Remember Brandi Todd? She's the woman who was attacked by a knife-wielding man while playing with her children at a park in Stephenville earlier this year.
Her spine was severed. She was paralyzed.
But despite the devastating injury, she remains unwilling to give up. A new video shows how much progress she has been making during a visit to an extreme rehabilitation center in California called Project Walk.
In an interview, Todd told News 8 she didn't realize she was standing up straight because she couldn't feel her legs. She said she is now starting to feel some pain inside her left foot at times.
How is she commanding her muscles to respond? "I don't know; I honestly don't know," she said. "I just think as hard as I can. They say, 'Just think it, and do it. Just do it.'"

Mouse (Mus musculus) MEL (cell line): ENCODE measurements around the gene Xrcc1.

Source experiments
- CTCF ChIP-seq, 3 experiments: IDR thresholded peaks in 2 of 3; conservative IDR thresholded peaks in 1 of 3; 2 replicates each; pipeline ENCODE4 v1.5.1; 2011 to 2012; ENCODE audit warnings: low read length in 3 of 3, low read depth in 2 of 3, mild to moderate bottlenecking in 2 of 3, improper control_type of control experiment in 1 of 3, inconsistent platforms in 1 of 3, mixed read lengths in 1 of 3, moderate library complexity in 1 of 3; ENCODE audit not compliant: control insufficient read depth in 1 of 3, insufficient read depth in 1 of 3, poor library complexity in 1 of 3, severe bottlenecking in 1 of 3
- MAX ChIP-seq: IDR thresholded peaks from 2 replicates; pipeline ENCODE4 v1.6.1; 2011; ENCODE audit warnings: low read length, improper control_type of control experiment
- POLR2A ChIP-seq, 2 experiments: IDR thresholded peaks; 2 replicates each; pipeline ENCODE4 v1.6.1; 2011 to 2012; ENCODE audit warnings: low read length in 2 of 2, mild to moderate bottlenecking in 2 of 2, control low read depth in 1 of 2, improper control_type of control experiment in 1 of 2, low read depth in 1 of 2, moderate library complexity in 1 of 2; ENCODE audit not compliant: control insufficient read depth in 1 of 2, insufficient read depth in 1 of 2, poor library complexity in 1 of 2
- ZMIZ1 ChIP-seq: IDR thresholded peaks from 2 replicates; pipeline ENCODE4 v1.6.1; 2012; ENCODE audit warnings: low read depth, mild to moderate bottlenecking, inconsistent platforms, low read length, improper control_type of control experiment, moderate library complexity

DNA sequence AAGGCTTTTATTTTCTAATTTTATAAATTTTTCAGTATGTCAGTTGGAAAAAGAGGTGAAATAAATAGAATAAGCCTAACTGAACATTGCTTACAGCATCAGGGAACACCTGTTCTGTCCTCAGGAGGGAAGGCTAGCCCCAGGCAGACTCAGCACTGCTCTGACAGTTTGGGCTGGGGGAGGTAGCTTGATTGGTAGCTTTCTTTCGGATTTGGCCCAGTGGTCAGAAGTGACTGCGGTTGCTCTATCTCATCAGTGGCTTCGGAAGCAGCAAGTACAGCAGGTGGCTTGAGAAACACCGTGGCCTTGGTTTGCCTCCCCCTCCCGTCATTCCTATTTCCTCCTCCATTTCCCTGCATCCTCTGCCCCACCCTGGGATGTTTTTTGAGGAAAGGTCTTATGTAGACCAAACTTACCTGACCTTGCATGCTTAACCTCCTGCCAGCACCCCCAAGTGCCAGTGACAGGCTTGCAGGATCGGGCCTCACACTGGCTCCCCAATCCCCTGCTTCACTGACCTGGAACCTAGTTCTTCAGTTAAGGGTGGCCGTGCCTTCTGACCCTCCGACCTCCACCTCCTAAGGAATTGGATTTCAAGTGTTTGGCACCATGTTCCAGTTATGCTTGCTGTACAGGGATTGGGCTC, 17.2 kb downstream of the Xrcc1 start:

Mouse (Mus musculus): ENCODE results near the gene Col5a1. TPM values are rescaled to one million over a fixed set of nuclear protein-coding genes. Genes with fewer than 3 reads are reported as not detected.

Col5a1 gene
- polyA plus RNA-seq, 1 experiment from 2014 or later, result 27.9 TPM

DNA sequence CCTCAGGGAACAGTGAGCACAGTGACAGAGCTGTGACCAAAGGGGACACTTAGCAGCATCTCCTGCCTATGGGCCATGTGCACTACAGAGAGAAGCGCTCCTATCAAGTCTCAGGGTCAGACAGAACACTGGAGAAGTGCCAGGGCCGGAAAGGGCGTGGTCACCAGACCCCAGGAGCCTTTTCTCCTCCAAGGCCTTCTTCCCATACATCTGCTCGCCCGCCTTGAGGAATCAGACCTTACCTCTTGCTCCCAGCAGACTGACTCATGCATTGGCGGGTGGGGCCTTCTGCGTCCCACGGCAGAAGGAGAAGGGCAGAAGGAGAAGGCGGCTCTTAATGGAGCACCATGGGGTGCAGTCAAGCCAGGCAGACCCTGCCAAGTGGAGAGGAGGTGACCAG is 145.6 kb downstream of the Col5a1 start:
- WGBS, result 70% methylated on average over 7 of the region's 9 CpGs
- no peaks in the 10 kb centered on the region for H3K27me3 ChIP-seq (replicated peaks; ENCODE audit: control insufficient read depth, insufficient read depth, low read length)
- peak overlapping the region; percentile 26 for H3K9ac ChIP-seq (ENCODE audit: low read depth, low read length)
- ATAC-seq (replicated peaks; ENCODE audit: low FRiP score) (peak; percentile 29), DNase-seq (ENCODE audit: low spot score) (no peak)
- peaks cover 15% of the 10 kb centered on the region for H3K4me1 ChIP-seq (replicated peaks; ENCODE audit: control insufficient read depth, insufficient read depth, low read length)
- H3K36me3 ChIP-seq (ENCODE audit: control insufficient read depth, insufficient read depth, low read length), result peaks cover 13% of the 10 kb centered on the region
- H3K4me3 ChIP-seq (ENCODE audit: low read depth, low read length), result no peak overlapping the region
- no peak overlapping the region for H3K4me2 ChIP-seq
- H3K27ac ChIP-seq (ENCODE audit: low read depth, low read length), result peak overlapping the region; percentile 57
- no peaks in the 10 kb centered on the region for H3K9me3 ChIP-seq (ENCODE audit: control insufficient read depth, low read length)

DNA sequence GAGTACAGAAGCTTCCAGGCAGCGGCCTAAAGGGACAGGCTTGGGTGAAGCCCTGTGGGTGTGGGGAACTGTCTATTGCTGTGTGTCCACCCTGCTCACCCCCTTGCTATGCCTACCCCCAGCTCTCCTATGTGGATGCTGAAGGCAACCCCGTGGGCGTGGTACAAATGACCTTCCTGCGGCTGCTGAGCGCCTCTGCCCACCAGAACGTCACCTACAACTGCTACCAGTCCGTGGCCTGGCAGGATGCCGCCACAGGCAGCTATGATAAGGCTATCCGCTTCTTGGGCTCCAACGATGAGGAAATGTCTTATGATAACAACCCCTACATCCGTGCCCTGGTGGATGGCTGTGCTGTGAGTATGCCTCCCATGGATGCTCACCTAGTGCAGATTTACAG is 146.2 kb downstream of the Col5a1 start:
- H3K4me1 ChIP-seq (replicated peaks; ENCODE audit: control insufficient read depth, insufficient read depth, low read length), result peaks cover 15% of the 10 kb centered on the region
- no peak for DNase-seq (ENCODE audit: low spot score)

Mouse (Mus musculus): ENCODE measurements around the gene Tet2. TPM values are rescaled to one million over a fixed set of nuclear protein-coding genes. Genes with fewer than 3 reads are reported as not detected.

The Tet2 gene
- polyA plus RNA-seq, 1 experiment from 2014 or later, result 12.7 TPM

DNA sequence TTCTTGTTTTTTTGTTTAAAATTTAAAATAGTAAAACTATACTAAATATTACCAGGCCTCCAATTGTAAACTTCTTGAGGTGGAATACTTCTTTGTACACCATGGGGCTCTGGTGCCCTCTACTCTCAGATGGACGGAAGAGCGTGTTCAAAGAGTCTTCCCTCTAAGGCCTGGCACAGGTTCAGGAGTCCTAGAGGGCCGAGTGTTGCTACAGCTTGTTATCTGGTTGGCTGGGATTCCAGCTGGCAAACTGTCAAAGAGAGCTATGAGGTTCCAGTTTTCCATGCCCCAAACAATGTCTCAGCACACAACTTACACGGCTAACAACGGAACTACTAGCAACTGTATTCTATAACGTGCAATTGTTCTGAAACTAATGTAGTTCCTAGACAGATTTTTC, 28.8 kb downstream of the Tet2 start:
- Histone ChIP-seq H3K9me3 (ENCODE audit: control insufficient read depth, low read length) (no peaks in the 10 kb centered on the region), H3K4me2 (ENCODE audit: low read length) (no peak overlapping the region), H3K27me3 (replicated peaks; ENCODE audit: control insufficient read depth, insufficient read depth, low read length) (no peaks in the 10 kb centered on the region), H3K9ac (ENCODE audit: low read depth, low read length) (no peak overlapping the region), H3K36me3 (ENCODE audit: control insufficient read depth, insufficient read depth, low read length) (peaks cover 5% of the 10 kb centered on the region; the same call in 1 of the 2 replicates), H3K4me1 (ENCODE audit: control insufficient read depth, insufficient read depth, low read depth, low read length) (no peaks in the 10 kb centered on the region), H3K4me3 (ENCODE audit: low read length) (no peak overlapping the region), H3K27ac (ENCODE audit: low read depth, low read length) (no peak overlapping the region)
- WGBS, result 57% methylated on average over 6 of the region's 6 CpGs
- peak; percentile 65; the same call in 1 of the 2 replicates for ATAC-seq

It's more complicated than that, of course. But the core belief at Project Walk is that a damaged central nervous system can reorganize itself with enough stimulation and exercise.
"If I keep pushing myself every day, they tell me I've got a good chance of walking again," Todd said.
Pushing has never been Brandi Todd's problem.
"You can't just sit there and wait for a miracle to fall on your head," said Denise DeForest, the wounded woman's mother.
Todd will come home to Stephenville in a few weeks for the trial of the mentally disturbed man who is accused of stabbing her.
Then, she said, it's right back to Project Walk.
Todd's mother says the expensive therapy is possible only because of thousands of dollars collected at fundraisers.